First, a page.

At 108 hours of flight, the safety membrane of the boost tank burst. Helium, designed for a single operation before landing on the moon, was warmed up even before the first correction after the accident. The pressure in the tank was constantly growing, and a breakthrough of the safety membrane was inevitable. The loss of boost gas meant that the lunar module's landing engine could no longer be started. But one more correction was needed. I had to use the lunar module orientation engines. Fortunately, a small impulse was needed, only 22 seconds of much less powerful orientation engines, and the correction for 137 hours of flight was successful.
Before landing, it was necessary to perform many operations. Firstly, it was necessary to transfer ballast to the command module - unnecessary things that would replace 45 kilograms of moonstones. Cameras, other small things, and a tablet that was planned to be left on the moon became such ballast - Lovell decided to take it as a souvenir.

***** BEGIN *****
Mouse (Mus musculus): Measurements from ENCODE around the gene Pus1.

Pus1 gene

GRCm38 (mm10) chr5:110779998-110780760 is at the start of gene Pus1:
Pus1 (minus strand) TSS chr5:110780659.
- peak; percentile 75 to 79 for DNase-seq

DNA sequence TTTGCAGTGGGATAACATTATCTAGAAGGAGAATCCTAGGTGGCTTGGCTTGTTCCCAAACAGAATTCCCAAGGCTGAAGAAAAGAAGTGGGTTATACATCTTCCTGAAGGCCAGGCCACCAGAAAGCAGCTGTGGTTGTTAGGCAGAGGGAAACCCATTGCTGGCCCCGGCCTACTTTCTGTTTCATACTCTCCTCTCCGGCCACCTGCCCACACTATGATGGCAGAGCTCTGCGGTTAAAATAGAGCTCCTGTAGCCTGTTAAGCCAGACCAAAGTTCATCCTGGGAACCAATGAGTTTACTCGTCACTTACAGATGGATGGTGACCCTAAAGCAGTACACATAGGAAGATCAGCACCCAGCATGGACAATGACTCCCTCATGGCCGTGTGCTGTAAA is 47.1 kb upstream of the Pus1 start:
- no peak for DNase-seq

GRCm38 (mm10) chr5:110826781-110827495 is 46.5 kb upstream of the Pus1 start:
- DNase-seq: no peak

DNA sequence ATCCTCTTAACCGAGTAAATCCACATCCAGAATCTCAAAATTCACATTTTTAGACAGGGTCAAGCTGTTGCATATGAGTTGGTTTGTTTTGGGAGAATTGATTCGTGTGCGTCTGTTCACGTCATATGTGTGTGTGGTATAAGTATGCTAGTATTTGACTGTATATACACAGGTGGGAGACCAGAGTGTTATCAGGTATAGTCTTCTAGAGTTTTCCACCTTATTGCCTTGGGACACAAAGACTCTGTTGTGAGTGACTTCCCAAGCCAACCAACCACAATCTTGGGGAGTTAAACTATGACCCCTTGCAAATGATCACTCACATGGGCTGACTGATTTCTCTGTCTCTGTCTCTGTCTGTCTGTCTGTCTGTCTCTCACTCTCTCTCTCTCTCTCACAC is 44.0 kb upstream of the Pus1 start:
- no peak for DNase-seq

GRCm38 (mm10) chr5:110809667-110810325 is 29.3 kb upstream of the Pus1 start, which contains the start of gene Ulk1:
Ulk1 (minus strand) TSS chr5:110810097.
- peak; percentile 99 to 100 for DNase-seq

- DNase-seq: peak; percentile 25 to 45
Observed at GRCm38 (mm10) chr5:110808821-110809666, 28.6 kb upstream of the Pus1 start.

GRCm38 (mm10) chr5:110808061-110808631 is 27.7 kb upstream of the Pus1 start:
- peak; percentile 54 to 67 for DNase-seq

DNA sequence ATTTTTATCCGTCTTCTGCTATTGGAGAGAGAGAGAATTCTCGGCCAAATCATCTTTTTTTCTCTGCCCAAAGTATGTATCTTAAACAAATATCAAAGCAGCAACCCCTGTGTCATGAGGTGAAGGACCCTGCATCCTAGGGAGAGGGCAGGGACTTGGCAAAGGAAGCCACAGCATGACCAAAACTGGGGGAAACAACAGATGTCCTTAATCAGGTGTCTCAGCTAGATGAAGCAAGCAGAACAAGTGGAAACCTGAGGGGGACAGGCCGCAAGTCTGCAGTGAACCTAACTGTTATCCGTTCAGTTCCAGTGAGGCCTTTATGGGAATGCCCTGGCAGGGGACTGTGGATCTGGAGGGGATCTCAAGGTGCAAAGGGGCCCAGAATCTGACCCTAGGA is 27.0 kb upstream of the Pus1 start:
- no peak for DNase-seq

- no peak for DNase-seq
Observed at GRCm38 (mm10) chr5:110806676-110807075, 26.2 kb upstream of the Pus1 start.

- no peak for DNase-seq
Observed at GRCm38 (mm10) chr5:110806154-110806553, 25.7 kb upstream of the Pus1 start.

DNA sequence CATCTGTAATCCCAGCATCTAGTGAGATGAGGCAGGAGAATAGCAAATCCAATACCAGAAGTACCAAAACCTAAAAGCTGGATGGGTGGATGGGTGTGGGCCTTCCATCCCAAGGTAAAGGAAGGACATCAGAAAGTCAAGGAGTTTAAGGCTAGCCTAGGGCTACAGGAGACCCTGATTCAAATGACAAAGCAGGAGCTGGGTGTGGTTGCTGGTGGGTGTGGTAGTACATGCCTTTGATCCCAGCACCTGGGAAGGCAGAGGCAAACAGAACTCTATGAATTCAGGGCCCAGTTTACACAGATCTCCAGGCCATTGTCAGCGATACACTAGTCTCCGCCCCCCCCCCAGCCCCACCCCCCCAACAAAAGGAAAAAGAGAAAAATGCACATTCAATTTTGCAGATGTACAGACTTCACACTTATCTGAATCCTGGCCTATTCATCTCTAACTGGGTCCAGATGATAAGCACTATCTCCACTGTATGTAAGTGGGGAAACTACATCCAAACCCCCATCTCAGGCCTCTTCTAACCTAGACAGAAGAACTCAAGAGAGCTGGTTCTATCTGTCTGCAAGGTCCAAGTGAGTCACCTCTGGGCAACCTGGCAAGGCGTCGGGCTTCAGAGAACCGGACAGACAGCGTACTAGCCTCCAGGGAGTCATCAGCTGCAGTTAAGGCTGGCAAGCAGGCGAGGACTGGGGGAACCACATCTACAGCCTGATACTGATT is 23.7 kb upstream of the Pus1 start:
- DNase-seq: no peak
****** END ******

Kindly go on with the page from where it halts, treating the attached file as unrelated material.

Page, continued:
Secondly, it was necessary to include the command module, and, given several days of downtime and the abundance of moisture on the walls, this was an exciting moment. Fortunately, the procedure was developed correctly, and the module returned to service for a short battery life. Then the service module was undocked. He was moving away, spinning slowly, and astronauts were surprised to see how much damage was caused by the accident - the whole panel was torn down: